Tuesday, October 22, 2013
Book Review: Salt Sugar Fat
I found this book absolutely fascinating, while at the same time deeply disturbing. Moss outlines clearly (and with plenty of documented support) the way we got to this point. Weaving history lessons on societal shifts along with explanations of the processed food industry's giant pull towards making more money, Moss leaves the reader with no doubt that we are in a very dangerous state when it comes to the foods we are choosing to ingest. These foods are pillared on three of the most dangerous ingredients: salt, sugar, and fat. These are the things which the industry relies on to keep us coming back for more - more Oreos, more macaroni and cheese, more sugared cereals, more chips, more inexpensive and convenient foods - despite the fact that these foods are causing tremendous health problems.
Moss shows that "sugar, salt, and fat are the foundation of processed foods." He outlines the growing tensions between consumers and these food giants who are determined to put "the pursuit of sales above consumer welfare." I don't know which aspect I found more engaging: the history of how our society has advanced to this state of affairs (where we are more concerned with saving time and grabbing quick snacks instead of sitting down as a family to three established daily meals, where we are determined to find the cheapest, fastest foods available, where we glibly buy into the marketing genius of these companies to feel good by eating the foods which actually hurt us the most) or the investigative reporting the author provides about the key players and their endless pursuit of the mighty dollar.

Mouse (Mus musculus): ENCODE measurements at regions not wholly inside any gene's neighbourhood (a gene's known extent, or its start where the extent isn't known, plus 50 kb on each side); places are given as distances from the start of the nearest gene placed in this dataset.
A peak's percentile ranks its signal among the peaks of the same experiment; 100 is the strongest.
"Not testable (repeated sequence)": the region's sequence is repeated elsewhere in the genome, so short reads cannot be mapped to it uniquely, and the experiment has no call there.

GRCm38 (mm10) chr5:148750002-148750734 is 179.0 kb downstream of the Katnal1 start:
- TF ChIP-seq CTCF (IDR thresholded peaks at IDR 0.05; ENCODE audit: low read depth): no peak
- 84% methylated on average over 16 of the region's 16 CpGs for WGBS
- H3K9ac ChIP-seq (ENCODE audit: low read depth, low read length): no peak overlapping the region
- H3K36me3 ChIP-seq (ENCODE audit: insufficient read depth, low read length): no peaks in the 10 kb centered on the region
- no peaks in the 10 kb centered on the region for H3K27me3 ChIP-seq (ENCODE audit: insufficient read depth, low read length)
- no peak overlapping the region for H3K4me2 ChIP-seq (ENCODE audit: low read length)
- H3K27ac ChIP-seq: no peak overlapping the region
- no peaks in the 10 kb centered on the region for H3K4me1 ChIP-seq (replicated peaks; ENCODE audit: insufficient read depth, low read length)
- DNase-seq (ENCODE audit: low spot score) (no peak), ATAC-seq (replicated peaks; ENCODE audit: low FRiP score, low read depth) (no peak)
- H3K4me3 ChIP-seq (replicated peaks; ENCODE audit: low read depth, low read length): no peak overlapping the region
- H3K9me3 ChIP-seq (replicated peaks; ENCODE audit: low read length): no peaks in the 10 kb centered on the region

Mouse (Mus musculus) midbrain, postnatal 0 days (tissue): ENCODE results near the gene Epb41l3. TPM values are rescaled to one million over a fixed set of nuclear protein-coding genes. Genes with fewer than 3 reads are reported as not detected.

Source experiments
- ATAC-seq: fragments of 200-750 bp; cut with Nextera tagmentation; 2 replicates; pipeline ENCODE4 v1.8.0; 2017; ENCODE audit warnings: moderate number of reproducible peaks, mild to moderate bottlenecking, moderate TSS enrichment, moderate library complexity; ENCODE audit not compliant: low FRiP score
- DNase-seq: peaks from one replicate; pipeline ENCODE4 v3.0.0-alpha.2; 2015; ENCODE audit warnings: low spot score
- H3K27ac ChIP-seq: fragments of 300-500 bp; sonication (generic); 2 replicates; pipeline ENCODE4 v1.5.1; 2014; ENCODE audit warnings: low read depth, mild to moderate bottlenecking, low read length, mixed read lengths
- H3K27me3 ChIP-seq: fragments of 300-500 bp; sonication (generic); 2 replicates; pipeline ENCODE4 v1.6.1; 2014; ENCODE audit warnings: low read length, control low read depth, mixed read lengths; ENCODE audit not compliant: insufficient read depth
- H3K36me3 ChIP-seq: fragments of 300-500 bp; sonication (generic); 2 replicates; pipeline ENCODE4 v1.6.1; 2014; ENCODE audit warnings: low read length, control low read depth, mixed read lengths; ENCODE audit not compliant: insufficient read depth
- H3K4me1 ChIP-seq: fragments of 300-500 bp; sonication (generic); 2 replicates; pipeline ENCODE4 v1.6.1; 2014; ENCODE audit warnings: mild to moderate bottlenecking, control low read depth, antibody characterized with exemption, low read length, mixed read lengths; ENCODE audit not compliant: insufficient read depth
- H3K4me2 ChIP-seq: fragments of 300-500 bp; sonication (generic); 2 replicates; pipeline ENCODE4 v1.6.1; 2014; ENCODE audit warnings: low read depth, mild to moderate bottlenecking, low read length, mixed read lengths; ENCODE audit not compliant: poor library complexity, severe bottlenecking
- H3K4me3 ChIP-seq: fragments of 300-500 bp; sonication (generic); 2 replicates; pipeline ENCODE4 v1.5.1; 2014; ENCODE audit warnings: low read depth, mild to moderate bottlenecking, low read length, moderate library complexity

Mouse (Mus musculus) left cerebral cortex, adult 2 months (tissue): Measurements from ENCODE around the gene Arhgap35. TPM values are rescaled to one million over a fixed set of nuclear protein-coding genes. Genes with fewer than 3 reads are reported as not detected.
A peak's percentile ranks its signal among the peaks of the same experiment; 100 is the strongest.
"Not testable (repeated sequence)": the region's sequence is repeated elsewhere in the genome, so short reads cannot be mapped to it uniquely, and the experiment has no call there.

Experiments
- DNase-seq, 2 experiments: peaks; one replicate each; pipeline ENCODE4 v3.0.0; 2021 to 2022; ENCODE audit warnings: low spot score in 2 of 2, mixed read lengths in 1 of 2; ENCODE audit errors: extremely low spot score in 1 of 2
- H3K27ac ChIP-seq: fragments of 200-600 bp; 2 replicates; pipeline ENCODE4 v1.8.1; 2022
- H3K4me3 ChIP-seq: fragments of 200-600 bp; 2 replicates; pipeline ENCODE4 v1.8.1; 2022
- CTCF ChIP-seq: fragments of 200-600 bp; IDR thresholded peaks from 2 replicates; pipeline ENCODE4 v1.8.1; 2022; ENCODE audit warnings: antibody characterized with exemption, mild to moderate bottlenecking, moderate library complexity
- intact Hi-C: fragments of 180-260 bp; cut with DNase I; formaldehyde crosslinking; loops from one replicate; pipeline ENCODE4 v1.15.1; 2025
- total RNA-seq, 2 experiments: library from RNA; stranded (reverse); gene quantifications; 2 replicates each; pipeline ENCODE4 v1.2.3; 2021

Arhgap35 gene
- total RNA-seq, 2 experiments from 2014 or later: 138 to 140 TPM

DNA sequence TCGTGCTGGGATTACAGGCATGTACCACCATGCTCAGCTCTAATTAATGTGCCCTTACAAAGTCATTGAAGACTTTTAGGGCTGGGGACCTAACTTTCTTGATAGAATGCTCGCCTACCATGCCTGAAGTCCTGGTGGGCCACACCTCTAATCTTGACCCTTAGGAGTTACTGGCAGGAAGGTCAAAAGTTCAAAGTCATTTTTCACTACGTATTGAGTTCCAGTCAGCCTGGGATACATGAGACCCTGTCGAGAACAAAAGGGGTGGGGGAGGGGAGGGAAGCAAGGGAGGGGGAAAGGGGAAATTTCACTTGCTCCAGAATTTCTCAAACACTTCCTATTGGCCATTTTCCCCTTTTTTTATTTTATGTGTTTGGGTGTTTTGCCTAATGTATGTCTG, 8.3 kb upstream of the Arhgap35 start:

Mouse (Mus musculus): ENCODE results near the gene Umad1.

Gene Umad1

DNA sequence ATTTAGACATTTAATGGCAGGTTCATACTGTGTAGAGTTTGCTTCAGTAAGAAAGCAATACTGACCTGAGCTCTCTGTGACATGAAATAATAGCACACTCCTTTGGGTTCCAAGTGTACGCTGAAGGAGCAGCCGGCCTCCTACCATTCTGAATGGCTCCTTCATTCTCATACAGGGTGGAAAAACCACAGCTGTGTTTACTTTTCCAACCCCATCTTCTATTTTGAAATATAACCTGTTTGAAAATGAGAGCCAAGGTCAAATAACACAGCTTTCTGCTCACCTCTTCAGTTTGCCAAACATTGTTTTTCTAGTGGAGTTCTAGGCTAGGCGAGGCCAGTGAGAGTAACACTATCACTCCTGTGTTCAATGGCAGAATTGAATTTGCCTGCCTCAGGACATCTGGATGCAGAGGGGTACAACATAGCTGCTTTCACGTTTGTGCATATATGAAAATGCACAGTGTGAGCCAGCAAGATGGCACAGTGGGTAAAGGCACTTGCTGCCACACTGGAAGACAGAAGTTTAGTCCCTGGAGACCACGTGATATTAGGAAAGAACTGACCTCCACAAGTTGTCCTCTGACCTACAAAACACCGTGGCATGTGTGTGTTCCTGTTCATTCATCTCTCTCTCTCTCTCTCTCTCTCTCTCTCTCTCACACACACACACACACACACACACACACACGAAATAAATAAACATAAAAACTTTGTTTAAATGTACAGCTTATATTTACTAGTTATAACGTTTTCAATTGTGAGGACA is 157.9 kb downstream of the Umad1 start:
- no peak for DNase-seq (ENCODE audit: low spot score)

Written in a narrative fashion, this book will change the way you look at the food you are purchasing in the store. Even if you weren't an advocate of the "real food" movement before, you might begin to lean that direction after you ingest all of this telling information. I found myself afraid of entering a store, for fear I might get sucked into the strategies and persuasions offered by the processed food industry. I have a bent towards this food. It is the most appealing fare for kids today. When I go to feed my kids, it is macaroni and cheese, cheeseburgers, chicken nuggets and sweetened yogurts they are after. Although I can summon enthusiasm from my middle son for a good meal of salmon, steamed baby carrots, and fresh fruit, it is still a constant battle to keep him away from his favorite processed foods. We eat entirely too many of these foods and this has to change.
Thankfully, this book has given me even more motivation for making the switch from a diet full of processed foods to a diet more full of real foods and things which take more time and money to prepare, because my family's health and well-being should, indeed, be more important to me than saving a dollar and the energy it takes to prepare wholesome fruits, vegetables and lean meats like fish and chicken. The heads of these processed food giants don't eat their own foods. That should tell us something right off the bat! They value their health, so they avoid the very chips, Lunchables, Hot Pockets, and colas they are making for the general consumer. Europe won't even allow the levels of salt, sugar, and fat, which we willingly consume. Something has to change and Moss's great argument is that it should start with you, the reader. Each of us can only control what we do in response to these companies and we have the power, as he says, to make different choices from here on out. This book will open your eyes and hopefully, change your behaviors. I certainly hope it helps me to change our family's food consumption habits.
For an interesting interview with the author, a 3 minute video pitch by the author, and plenty more positive reviews of this book, head here.